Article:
In accurately evaluating GPT-3’s NLU/P capability, it is prudent to keep the vision of OpenAI in mind…

Our API provides a general-purpose “text in, text out” interface, which makes it possible to apply it to virtually any language task. This is different from most other language APIs, which are designed for a single task, such as sentiment classification or named entity recognition.

The API runs models with weights from the GPT-3 family with many speed and throughput improvements.

“The medium is the message.” Marshall McLuhan

We Understand OpenAI’s End Game

Watching the official Codex launch on YouTube by OpenAI, it was clear that:

  • Codex was a natural progression from the Language API.
  • Users asked many code related questions, and the Language API performed well, and the API could be leveraged for a Code related implementation.
  • Codex is astonishing good.
Creating a timer for every 10 seconds on which the date/time updates and the color of the square changes.

There has been much discussion on Low Code versus handcrafted or traditional coding. And it is not a case of the one or the other.

There is a place and an application for both. With advantages and disadvantages.

I discuss that topic in detail here.

And the same holds true for Codex.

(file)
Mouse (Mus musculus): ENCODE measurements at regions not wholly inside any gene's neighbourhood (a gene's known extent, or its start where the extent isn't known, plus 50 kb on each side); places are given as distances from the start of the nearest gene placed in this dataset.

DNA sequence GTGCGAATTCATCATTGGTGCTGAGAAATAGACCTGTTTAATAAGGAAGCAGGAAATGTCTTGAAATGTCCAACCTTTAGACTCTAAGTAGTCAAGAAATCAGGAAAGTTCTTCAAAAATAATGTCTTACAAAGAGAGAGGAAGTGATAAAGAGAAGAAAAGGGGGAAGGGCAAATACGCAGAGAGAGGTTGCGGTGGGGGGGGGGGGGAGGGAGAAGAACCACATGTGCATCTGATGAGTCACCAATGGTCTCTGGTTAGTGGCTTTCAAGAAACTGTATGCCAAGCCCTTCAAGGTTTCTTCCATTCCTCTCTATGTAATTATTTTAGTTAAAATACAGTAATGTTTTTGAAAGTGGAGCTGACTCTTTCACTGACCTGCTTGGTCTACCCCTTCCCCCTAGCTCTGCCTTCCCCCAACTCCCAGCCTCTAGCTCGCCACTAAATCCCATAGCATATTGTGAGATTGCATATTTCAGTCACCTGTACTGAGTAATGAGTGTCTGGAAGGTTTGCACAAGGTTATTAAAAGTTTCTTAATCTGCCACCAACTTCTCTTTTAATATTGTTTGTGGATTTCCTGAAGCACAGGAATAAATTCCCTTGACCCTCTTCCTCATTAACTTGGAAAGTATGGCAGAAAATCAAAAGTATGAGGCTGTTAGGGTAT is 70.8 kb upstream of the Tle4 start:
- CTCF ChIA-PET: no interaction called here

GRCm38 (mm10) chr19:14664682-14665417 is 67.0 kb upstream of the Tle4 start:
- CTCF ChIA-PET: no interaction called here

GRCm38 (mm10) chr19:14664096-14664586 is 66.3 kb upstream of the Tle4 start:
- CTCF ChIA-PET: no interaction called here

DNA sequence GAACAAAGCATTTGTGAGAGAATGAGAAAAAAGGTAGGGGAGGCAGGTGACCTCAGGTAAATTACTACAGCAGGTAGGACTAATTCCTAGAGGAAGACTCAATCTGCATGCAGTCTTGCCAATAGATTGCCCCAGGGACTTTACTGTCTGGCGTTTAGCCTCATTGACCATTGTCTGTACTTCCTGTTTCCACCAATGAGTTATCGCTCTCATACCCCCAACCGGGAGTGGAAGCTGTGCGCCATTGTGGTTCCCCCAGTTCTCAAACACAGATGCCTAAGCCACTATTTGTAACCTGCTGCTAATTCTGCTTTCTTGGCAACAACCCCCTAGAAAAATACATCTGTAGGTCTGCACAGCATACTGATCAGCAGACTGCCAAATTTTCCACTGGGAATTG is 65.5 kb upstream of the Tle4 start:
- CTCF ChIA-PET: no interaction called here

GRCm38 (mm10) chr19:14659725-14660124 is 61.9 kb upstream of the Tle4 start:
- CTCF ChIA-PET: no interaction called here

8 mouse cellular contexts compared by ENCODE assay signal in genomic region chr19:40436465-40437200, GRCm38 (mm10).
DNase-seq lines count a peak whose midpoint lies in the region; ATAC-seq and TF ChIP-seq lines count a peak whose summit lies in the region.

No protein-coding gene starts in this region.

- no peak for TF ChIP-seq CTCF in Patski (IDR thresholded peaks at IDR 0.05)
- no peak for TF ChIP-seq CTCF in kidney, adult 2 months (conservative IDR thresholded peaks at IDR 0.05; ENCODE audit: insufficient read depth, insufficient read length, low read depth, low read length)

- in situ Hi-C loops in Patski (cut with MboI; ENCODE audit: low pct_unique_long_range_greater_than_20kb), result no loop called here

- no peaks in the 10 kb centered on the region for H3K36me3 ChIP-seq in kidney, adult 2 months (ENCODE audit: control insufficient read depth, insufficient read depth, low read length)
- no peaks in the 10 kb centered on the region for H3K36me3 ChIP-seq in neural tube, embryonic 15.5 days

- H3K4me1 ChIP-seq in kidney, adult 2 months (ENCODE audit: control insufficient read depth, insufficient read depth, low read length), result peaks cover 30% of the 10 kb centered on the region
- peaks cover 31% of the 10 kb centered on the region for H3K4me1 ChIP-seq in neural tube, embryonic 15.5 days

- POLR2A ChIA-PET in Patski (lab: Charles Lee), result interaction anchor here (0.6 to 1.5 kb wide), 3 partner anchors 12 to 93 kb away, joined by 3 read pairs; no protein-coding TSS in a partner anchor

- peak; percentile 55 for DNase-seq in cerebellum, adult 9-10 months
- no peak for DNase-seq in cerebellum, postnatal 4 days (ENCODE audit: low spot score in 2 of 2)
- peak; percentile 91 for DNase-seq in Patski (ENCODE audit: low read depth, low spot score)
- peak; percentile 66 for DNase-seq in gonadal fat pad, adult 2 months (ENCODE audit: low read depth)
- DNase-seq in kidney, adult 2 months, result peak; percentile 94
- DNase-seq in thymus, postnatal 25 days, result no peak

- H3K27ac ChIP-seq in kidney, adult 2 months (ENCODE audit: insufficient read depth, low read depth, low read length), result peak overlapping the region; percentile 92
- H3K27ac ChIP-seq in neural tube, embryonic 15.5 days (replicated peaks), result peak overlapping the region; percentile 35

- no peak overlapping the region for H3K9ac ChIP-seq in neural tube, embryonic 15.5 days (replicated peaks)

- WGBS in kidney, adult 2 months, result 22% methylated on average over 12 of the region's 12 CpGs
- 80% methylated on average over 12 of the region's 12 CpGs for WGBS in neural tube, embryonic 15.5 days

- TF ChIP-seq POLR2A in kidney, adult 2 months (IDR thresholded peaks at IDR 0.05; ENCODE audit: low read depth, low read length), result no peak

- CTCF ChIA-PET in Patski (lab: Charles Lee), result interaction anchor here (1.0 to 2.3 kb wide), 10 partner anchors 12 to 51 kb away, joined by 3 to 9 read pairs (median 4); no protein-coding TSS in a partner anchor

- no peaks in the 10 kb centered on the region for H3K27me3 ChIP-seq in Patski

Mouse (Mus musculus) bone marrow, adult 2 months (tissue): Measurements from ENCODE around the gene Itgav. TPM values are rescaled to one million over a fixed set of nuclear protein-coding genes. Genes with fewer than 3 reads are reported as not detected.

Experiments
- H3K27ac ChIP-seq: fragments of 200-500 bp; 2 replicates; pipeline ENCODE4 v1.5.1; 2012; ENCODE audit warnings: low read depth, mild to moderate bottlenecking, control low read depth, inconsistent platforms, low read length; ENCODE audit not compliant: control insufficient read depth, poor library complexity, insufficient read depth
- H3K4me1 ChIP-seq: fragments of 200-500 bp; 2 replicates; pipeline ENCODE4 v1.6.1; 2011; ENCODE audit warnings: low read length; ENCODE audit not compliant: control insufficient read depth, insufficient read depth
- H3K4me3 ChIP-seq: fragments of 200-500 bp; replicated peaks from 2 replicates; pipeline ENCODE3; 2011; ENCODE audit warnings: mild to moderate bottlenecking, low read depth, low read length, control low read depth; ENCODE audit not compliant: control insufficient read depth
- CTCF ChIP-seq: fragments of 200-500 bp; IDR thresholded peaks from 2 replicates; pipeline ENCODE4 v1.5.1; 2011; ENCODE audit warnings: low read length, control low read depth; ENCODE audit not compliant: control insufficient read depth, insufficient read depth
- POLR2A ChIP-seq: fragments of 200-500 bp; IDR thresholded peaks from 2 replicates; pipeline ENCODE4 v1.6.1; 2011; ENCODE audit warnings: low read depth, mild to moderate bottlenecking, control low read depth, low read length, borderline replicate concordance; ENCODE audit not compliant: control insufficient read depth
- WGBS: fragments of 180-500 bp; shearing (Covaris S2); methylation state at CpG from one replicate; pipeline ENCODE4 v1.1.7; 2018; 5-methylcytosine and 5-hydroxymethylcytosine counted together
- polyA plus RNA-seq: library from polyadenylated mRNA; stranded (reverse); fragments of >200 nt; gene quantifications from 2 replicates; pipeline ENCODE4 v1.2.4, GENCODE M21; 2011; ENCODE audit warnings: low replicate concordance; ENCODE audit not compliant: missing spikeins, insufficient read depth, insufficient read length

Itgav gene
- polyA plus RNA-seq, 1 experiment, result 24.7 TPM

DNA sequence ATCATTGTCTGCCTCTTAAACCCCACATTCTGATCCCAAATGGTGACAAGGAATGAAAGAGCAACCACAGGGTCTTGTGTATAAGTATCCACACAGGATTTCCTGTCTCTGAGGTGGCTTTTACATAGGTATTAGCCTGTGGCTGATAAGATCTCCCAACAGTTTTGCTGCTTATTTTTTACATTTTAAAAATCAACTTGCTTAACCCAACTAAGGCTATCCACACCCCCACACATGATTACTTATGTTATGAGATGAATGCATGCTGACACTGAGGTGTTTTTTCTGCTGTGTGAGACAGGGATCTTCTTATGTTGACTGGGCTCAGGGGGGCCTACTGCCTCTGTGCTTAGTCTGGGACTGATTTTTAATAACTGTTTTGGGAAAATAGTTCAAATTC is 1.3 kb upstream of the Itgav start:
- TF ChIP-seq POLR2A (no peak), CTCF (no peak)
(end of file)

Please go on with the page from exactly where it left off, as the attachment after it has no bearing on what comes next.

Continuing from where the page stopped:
Will enterprise systems be built this way, most probably not. Will Fortune 500 companies go exclusively the Codex route in principle…no.

It is experience, rather than understanding, that influences behavior. Marshall McLuhan

Codex will Replace Developers

Codex will not be replacing developers; at least not in the foreseeable future.

One challenges are to understand what the problem is we are trying to solve. Especially if that problem is complex.

Secondly, the input to Codex needs to be modularized and broken down for Codex to process.

But, there are some definite niche applications for developers, these can include:

  • Solving coding challenge and problems in certain routines.
  • Establishing best practice.
  • Quality assurance.
  • Interactive Learning
  • Generating specific components for subsequent human review.

Here are a few initial observations…

  • Don’t get too creative and elaborate in your natural language description.
  • You are basically writing the algorithm out line by line in natural language.
The Codex window for JavaScript very much resembles a chatbot interface. Very much simplistic and minimalistic.